Chris Maclean: The pub really is the hub

By Chris Maclean

- Last updated on GMT

Related tags Pubs Fireworks

There seems to be a consensus; it was killed by the Millennium. New Year's Eve simply isn't the same any more.I remember it well. For those of us who...

There seems to be a consensus; it was killed by the Millennium. New Year's Eve simply isn't the same any more.

I remember it well. For those of us who had pubs nine years ago there were some tough decisions. Everything was so expensive. It was, after all, the Millennium. None of us were ever going to live through another. Staff, rightly so, expected to be paid a premium rate. Entertainment, if you could get it, was staggeringly expensive.

Licensees were faced with two choices. Either they opened, but paid out a great deal to do so, or they closed. In the village where my pub was, all three pubs chose to close. For those elsewhere who remained open, many licensees opted to restrict access with tickets. As licensees these actions, to me, seem perfectly reasonable.

But for the poor old customer it presented a problem. New Year's Eve, hitherto, was an opportunity to go out, cruise amongst the pubs, find places that were agreeable and settle down. Here in Faversham, I understand, there was a beautiful tradition for everyone to congregate in the market square at midnight and sing. But the Millennium created a new scenario.

If a customer was to venture out there was a strong possibility that the pub they wanted to visit was shut, had some form of restricted access, may not be what they had wished for or they simply did not like. There was every chance that, if you went out, the pub you wanted to go to would refuse you access, the alternatives were closed and you were faced with an unacceptable choice. Small wonder then that many elected to stay at home. But this process still continues. Since then many people have decided to stay at home.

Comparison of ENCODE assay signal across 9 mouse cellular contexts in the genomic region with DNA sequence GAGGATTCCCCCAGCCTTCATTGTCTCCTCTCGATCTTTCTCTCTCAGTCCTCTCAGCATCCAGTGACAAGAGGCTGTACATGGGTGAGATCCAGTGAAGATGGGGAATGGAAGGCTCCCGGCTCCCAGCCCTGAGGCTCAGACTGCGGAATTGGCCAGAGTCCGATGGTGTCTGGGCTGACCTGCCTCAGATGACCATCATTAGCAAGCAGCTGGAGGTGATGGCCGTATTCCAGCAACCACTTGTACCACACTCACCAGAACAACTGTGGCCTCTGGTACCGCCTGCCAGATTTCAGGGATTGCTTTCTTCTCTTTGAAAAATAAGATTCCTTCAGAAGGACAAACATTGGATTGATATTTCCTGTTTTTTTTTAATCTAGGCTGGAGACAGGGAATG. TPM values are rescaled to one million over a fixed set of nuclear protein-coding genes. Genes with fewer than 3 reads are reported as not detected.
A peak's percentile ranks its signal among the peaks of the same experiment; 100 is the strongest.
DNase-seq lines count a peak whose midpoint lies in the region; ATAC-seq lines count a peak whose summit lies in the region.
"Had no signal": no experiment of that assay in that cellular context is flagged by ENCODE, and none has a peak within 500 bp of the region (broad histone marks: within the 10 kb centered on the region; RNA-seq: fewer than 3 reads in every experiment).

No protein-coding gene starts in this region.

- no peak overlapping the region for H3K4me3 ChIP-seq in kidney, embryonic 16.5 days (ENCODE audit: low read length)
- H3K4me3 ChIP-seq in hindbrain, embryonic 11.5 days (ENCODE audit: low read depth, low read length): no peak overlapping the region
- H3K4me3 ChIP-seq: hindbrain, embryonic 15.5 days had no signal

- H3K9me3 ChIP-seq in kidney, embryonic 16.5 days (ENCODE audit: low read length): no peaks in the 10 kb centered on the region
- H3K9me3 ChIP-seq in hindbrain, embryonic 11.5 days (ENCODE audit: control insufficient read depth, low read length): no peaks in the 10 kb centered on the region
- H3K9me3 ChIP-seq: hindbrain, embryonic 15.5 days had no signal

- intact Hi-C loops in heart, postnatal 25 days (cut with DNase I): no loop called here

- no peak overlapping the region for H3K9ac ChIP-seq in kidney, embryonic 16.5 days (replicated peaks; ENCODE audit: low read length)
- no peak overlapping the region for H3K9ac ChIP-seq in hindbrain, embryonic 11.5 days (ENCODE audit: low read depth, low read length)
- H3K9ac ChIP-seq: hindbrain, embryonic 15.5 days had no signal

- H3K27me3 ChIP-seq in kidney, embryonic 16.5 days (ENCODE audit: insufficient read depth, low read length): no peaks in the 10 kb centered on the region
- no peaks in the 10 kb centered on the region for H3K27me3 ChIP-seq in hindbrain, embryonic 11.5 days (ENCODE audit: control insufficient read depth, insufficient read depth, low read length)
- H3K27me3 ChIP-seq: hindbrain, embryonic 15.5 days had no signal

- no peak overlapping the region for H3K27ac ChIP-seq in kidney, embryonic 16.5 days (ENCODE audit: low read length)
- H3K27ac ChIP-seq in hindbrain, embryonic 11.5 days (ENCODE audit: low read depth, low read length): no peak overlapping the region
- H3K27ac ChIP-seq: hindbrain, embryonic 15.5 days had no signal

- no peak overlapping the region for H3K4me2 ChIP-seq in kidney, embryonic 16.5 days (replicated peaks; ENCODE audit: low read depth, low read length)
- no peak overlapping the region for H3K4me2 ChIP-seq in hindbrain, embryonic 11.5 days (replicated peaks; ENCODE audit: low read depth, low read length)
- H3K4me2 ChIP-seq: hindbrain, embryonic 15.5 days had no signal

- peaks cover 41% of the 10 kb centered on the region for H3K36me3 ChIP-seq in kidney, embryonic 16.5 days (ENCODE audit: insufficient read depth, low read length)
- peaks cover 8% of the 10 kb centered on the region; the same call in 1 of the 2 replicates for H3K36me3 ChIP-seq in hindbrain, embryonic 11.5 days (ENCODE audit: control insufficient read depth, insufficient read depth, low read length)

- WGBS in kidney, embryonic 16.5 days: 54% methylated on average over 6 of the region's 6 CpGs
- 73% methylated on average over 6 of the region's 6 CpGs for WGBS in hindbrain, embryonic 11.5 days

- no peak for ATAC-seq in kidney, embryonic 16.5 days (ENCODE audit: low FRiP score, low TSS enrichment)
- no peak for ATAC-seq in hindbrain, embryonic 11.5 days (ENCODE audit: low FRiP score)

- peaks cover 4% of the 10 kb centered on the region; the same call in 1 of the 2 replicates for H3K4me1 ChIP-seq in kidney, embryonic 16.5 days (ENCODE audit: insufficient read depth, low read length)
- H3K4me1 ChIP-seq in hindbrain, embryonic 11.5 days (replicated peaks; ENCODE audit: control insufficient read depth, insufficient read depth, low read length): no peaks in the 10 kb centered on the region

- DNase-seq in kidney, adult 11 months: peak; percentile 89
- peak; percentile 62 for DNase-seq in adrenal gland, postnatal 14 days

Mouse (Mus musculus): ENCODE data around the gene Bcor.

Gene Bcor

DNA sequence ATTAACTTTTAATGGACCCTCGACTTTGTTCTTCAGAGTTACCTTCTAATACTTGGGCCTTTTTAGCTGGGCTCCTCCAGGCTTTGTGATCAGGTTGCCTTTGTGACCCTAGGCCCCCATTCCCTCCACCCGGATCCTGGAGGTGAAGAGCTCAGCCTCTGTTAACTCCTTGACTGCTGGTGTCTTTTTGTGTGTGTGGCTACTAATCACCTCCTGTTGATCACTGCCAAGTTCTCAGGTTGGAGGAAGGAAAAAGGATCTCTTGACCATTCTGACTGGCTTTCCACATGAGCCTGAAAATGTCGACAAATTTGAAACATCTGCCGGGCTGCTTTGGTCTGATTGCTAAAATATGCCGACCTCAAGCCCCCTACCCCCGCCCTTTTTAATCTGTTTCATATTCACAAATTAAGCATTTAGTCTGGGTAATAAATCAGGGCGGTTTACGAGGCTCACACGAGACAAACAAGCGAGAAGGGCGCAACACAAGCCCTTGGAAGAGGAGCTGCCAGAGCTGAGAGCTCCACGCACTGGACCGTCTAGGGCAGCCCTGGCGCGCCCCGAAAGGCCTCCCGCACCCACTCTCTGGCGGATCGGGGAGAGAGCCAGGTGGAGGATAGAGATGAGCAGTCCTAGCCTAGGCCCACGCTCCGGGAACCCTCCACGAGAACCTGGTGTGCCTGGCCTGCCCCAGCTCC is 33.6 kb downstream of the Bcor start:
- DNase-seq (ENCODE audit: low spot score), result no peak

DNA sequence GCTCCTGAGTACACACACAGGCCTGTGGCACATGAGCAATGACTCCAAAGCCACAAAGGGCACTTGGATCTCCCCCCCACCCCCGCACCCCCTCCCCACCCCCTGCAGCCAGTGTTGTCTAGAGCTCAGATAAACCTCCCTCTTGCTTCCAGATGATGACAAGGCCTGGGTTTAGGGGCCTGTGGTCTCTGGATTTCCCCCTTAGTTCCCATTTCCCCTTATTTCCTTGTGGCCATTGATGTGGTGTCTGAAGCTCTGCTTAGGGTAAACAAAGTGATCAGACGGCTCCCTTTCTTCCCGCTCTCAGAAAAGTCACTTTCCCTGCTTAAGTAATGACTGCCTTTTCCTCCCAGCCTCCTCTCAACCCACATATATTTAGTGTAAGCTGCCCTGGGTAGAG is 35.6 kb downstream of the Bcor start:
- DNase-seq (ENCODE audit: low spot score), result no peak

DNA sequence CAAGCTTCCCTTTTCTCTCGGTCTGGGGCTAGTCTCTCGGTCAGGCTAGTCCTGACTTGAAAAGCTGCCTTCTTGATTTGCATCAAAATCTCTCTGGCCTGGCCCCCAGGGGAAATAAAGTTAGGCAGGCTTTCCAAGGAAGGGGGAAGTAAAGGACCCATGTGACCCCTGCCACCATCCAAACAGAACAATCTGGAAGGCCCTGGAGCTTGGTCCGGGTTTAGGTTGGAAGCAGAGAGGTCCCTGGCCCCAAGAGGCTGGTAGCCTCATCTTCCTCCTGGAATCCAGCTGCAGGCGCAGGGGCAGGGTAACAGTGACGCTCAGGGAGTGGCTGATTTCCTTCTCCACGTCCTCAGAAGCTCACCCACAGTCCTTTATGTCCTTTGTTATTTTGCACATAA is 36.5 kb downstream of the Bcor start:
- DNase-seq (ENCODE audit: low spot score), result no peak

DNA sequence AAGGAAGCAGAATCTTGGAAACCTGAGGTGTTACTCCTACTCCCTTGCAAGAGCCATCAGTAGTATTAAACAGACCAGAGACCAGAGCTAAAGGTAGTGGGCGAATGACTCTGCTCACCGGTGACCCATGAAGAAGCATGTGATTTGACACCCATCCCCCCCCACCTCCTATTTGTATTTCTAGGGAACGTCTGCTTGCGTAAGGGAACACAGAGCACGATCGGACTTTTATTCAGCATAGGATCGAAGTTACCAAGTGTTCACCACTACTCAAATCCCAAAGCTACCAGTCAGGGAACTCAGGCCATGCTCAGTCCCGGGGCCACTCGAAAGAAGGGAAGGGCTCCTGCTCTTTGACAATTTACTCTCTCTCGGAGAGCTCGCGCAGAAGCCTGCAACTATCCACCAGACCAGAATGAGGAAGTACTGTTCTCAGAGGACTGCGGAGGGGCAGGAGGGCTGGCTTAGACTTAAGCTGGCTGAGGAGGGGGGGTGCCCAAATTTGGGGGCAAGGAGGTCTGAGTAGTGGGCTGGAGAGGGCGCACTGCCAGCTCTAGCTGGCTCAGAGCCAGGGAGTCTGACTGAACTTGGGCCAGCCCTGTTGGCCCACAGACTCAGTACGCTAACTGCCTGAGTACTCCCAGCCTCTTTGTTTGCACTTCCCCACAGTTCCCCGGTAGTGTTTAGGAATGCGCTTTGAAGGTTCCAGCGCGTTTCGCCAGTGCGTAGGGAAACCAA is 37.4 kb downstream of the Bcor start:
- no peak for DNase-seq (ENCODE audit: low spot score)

For us, back at the Millennium, we chose to close. We donned black tie and visited a succession of peoples homes. It was lovely. However I did also break free and visit another party where the guests, dressed in 70's clothing and drank from cans of warm lager. I felt a little awkward. They should have been in my pub.

In truth, and I've never mentioned this to my wife, I wish we had opened.

Much of the debate about licensing tends to treat the industry much like one that manufactures washing machines or door knobs. It isn't. We have a duty and a responsibility to our communities.

We have a critical role in the pulse of the people we serve. Yes, there are outlets that flog beer for less than a pound a pint and to hell with the consequences. But above them all is a community of pubs that recognise their role and responsibilities.

I salute those pubs.

I salute those pubs that respond to those needs. This year I have been warmed this year by a succession of stories of licensees who have cooked meals, given shelter, helped out, provided transport for and touched the lives of countless folk who otherwise would have been ignored. Those people, those pubs and those licensees have my utmost respect. I hope they know who they are.

Many pubs, including my own, did our communities a disservice at the Millennium. I think maybe we deserve to be punished for letting our communities down. We were wrong.

This year promises to be difficult. My hopes are that pubs understand what they are and deliver what their communities need and want and that, by doing so, they have a peaceful, prosperous and enjoyable New Year. Our communities deserve pubs that do better for them.

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